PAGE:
In praise of Terence Conran

A Conran legacy

I was a big fan of Habitat in my twenties and thirties. I loved the clean design of the furniture, kitchen wear and dinner sets. I’m typing this blogpost on the 23 year old Habital dining table (now my working from home desk) seen in the photo, while drinking from the pictured 31 year old coffee cup from the store. Somewhere I still have a Habitat fondue set and towel rail.

It’s all thanks to Terence Conran, who has died aged 88. Conran was one of the entrepreneurs who changed the face of Britain, bringing fresh, modern design to the high street and the home.

“It is hard to overstate how uninteresting London was then,” Conran later said. “You could go along a terrace of houses, and every living room you looked in was the exactly the same, with the same extremely dreary furniture.” (You can see a glimpse of that world even today in many chintzy guesthouses.) Design was a hugely under appreciated discipline, as a glance at almost any household product would show. Conran opened the first Habitat store in 1964, and the stores quickly became a symbol of the Sixties. Over time, Habitat made the duvet (or continental quilt as my parents and grandparents called them), beanbag, wok and fondue part of everyday life.

We still use the white plates and bowls that I bought in Habitat’s store in Kingston upon Thames (Conran’s birthplace) in September 1989. (The coffee cup in the photo is part of the same set.) I did intend to replace it when it completed 30 years’ service a year ago but never got round to choosing a replacement.

Later, I spent many happy hours in the Cheltenham and Cardiff stores, once dragging a very heavy garden chair half a mile back to my old Cheltenham office in the Eagle Star tower block. Karen wasn’t as keen as I was on the swivelling metal liquid soap dispenser. It didn’t survive when we set up home together a few years later.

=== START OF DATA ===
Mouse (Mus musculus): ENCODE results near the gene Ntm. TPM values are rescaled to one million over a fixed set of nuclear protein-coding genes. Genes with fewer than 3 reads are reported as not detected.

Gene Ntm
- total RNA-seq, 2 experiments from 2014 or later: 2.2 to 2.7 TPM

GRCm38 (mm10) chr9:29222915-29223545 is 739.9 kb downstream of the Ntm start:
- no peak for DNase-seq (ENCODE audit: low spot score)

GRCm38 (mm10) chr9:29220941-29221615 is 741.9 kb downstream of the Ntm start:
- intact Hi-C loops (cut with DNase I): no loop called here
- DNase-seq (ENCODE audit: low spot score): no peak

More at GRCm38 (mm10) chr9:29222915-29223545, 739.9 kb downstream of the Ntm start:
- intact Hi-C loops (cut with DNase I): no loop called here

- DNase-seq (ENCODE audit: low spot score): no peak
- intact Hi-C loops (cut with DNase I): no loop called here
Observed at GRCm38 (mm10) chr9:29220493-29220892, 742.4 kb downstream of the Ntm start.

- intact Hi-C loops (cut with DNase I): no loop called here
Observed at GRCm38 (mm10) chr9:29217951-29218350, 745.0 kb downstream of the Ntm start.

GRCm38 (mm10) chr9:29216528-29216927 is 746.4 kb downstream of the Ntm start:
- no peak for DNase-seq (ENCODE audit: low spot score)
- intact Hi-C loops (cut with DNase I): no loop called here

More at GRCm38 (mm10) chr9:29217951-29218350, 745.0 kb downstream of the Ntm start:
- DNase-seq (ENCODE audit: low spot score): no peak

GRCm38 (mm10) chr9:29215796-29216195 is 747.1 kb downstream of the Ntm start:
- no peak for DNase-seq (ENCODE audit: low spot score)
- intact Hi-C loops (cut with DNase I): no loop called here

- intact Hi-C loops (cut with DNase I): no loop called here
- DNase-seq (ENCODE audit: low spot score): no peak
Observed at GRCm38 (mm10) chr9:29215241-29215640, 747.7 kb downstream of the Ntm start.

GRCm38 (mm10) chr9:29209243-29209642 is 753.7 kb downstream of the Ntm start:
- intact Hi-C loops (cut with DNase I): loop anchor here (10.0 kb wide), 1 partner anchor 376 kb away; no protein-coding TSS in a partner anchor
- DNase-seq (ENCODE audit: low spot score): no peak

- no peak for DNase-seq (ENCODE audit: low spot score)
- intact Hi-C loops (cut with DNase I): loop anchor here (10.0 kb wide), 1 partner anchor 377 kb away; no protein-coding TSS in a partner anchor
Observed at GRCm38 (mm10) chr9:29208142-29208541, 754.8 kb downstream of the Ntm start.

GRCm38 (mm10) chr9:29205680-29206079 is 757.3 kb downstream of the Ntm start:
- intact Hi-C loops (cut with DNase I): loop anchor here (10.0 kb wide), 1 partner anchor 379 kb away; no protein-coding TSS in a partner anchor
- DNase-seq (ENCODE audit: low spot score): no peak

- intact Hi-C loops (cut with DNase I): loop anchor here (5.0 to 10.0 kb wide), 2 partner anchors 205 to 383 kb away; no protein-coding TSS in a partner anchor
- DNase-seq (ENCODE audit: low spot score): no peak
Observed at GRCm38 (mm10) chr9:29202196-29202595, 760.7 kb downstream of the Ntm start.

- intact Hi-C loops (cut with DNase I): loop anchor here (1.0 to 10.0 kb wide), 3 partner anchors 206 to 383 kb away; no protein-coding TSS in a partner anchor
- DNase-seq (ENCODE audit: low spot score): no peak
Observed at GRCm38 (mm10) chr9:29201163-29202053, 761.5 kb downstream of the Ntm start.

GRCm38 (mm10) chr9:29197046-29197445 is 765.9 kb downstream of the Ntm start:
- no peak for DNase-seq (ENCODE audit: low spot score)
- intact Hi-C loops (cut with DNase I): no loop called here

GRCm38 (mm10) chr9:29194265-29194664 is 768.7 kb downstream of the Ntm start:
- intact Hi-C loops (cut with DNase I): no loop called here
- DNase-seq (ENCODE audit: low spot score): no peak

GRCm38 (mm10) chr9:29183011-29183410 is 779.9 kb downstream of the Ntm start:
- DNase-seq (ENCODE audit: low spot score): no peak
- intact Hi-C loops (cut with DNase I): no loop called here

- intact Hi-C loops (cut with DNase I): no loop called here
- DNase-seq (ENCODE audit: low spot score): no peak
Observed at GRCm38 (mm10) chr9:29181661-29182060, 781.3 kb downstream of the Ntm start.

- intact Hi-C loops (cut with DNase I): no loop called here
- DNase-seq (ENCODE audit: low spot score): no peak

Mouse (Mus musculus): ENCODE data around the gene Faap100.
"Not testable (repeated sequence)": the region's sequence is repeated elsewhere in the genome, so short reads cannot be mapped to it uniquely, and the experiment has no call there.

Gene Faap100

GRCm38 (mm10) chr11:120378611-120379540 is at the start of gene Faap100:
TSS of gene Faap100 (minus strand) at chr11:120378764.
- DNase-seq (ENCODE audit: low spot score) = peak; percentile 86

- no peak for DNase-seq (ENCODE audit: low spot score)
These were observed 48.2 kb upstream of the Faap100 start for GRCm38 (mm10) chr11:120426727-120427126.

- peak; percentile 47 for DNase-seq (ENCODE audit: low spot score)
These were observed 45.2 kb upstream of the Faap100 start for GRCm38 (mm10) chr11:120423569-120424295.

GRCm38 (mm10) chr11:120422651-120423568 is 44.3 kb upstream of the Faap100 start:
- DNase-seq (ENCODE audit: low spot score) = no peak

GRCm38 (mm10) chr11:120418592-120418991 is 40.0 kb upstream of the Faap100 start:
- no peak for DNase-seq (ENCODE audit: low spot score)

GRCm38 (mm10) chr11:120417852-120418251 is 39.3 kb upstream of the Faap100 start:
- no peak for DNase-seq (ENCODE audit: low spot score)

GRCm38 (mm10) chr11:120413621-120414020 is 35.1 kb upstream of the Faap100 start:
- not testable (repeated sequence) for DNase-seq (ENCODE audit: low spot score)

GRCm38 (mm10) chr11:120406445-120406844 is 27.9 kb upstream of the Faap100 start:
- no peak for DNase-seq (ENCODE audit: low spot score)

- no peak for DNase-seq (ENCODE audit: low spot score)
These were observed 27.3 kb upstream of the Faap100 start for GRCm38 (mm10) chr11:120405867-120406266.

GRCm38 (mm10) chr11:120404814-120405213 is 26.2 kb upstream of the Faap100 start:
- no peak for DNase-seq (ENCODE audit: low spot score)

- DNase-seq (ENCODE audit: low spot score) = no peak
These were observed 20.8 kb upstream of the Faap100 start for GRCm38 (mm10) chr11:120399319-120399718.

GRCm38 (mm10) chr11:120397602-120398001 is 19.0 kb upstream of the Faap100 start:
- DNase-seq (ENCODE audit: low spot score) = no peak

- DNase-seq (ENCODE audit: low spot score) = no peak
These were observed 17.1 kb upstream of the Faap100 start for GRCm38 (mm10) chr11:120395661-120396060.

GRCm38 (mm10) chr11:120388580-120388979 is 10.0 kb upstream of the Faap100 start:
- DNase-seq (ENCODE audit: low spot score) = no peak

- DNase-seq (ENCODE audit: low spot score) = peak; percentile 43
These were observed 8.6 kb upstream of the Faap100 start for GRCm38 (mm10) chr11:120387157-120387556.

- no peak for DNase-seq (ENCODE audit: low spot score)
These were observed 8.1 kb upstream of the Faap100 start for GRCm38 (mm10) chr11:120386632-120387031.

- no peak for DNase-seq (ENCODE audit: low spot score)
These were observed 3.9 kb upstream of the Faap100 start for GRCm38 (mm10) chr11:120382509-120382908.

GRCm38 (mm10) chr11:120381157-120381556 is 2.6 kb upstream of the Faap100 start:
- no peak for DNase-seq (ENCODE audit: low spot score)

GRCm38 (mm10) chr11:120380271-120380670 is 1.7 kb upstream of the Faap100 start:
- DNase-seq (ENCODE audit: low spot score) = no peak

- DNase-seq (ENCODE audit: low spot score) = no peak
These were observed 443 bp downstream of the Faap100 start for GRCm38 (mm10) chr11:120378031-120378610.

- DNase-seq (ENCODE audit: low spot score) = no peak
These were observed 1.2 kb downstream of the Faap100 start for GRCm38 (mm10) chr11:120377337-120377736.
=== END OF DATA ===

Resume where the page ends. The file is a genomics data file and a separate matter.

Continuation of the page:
Conran was always ambitious, constantly looking for new ventures. He became a successful restauranteur, reviving the famous London institution Quaglino’s, and helping making the area south of Tower Bridge popular with Le Post de la Tour. (Tony Blair and Bill Clinton famously dined there; less famously I enjoyed many lunches and dinners with journalists at both, especially in the 1990s..) Conran’s mission was the same as with Habitat: to show the British that there was a better way. He also founded the Design Museum just along from Le Pont de la Tour.

But his ambition led him to disaster in the recession of the late 1980s and early 1990s. Like many entrepreneurs before and since, he couldn’t resist expanding and acquiring. By the mid 1980s, Habitat was part of a retail empire that included Mothercare and British Home Stores. The near doubling of interest rates in under two years caused havoc on the high street, and Conran resigned as chair of the group. Within two years, Habitat was bought by the family that owns IKEA. For many, it was appropriate: IKEA had taken the Habitat and Conran vision of simple, clean furniture to a new scale and at much more affordable prices.

Habitat, 2020

There are now just a handful of high street Habitat stores. I popped into the Tottenham Court Road one not long before lockdown to look for replacements for that 1989 dinner set. I liked the colourful ones above. I think Sir Terence would have approved.

The Sixties design revolution

Design for life

Conran was just part of the 1960s design revolution. The year that Habitat’s first store opened saw the launch of British Rail’s fresh, new identity. (See my 50th anniversary blogpost here.) So many elements of that identity still look modern 56 years on, and remain a familiar sight today. Especially the famous double arrow, which once appeared on cross channel ferries as well as trains and stations.

Conran showed that good design made good business sense, and should be integral to a product, not be an afterthought. That was the ethos later adopted by Steve Jobs and his British born design chief Jony Ive.

As The Times pointed out in an affectionate editorial marking his death, “Conran nurtured the extraordinary flourishing of Britain’s cultural and creative industries that continues to this day. That is his real legacy. Conran helped to shape not only Britain’s past and present, but its future too.”

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